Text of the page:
The Intriguing History of Ramen

When was the last time you had ramen noodles? If you’re now following a gluten-free diet, it might well have been back in a college dorm room with the help of your trusty hot pot. While ramen has been around for hundreds of years, it was previously off limits to people on a gluten-free diet because it contains wheat flour. But those who have been avoiding traditional ramen noodle soup now have the opportunity to try the new gluten-free flavors and varieties finding their way to supermarket shelves. 

How did we get here?

According to the 2016 Google Food Trends Report, ramen is one of the year’s trendiest foods. In fact, it is the second-most-searched food, with inquiries about where to buy it, how to make it and which restaurants serve it popping up daily. The ramen restaurant craze is sweeping the country. But believe it or not, the history of ramen reveals oodles of geopolitical intrigue.

ramenChinese tradesmen, including cooks, brought their noodle recipes and methods to Japan around 1910, during a time of industrialization. Their noodles were comprised of wheat flour mixed with “kansui,” a blend of baking soda and water that gave the noodle its yellow, chewy and elastic texture. At the time, these noodles were called “shina soba” or “chuka soba.” Shina and chuka were expressions of the word China, and soba was a typical buckwheat-based Japanese noodle.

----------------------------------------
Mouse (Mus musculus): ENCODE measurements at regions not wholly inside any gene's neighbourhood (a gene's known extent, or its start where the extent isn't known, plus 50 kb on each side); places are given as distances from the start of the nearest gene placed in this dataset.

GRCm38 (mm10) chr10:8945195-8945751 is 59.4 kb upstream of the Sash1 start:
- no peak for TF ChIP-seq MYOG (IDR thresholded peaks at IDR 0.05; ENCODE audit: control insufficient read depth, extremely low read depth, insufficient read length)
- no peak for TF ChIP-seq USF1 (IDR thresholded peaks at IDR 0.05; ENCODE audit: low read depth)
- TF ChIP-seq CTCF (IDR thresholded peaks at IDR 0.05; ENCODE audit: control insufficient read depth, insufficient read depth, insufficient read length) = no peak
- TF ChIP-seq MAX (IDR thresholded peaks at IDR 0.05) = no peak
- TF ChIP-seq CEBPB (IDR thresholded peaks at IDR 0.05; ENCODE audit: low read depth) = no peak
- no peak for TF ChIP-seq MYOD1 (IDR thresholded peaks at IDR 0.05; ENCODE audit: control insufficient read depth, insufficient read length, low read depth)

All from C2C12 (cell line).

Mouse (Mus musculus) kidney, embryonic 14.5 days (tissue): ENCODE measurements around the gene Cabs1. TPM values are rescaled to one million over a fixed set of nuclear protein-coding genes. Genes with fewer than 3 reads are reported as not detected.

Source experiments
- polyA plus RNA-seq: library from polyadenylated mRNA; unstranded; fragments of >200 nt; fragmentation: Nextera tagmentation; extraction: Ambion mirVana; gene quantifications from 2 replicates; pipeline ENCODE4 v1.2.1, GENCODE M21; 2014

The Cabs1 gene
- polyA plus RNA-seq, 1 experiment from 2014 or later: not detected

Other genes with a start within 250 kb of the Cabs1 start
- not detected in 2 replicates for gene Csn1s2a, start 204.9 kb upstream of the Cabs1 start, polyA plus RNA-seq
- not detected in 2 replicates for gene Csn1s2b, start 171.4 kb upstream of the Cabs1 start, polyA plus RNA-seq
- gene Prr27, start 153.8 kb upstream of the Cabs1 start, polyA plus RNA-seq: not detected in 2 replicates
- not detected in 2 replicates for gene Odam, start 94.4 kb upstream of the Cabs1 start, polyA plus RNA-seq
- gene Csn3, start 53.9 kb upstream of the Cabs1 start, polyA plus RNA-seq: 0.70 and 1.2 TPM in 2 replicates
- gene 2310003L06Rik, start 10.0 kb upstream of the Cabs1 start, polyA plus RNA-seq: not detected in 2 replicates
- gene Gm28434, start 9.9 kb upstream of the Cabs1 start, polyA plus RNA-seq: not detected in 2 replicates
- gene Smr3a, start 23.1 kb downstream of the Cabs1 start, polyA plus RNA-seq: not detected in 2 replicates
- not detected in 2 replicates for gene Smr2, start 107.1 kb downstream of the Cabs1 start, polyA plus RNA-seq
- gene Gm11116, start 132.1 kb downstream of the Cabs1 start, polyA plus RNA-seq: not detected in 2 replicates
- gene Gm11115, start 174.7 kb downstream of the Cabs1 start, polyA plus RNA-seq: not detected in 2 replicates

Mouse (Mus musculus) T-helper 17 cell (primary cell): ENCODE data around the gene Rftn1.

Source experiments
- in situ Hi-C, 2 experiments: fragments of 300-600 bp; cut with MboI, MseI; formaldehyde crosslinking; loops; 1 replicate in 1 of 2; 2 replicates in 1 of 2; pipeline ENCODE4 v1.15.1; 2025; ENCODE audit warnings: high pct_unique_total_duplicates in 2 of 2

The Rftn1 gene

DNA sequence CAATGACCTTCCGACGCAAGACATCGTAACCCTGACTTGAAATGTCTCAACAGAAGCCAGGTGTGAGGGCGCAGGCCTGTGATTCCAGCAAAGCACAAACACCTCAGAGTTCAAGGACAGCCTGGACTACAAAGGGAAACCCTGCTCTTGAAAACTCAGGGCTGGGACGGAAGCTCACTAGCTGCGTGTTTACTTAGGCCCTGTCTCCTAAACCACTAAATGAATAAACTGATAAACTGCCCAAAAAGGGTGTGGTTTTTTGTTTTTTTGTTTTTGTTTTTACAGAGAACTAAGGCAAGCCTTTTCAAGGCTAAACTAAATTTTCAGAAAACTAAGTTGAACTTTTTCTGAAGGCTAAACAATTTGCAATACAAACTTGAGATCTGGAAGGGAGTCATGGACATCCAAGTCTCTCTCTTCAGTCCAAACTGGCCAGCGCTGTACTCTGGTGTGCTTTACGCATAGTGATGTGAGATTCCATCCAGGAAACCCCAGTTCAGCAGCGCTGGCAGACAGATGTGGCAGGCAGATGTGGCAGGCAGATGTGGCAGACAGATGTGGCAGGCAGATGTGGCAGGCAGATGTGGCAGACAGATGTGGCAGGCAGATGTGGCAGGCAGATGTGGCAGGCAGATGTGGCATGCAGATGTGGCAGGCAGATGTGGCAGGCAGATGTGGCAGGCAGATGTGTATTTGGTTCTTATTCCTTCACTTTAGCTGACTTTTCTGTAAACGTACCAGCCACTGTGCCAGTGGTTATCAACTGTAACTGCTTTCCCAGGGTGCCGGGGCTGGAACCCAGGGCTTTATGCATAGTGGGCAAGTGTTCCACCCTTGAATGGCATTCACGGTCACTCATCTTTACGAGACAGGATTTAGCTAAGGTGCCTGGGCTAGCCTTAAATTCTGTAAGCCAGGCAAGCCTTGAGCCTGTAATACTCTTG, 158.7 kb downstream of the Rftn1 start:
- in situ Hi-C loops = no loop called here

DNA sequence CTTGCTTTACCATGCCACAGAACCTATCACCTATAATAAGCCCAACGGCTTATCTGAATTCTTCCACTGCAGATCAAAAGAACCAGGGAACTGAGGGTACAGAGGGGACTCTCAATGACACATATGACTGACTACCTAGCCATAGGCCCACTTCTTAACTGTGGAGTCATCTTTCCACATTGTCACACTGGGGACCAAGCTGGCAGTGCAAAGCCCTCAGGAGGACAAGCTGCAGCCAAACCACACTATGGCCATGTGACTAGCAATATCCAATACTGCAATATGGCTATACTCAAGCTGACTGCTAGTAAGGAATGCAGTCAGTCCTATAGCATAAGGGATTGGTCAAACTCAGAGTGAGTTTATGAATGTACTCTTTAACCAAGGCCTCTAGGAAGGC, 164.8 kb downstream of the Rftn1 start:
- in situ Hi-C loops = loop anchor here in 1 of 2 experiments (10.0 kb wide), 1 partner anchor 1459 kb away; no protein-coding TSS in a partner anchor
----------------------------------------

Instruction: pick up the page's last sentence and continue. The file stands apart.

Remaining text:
The noodles were embraced all over Japan, and cooks in each town added unique broths and distinct components to regionalize their dishes. Blue-collar workers adopted ramen because it provided a low-cost and highly filling meal, but it soon became one of Japan’s most highly recognized dishes for everyone.

After World War II, the Japanese dropped the name shina or chuka soba, as it was considered a derogatory description of a Chinese noodle. The Japanese word “ramen” pays homage to its Chinese roots, since the word is derived from the Chinese words for pull (la) and noodle (mian). Homemade ramen noodles are hand pulled to work the dough and help create their texture. Instant ramen noodles were introduced in 1958 by creator Momofuku Ando as “Nissin Foods Chikin Ramen” and arrived in the United States as Maruchan’s Cup O’Noodle Soup in 1973. Cup O’Noodle Soup is still available at snack bars, college dorms and in emergency provision kits all over the United States.

New gluten-free noodles


Today ramen is all about delicious broths, fresh ingredients and the comfort of a big bowl of hot noodles. In an exciting development, King Soba Noodle Culture has introduced buckwheat, black rice and brown rice ramen as delicious gluten-free options.

Get Kamlani’s recipe for Simple Vegetarian Ramen here.

British food entrepreneur Kim Kamlani founded King Soba in 1996 as a way to share his gluten-free diet. Though not suffering from celiac disease himself, he believes that gluten free is more than a diet—it’s a framework for life. Besides a variety of flavors, King Soba Noodle Culture believes what sets them apart from other gluten-free brans are dedication, innovation and style.

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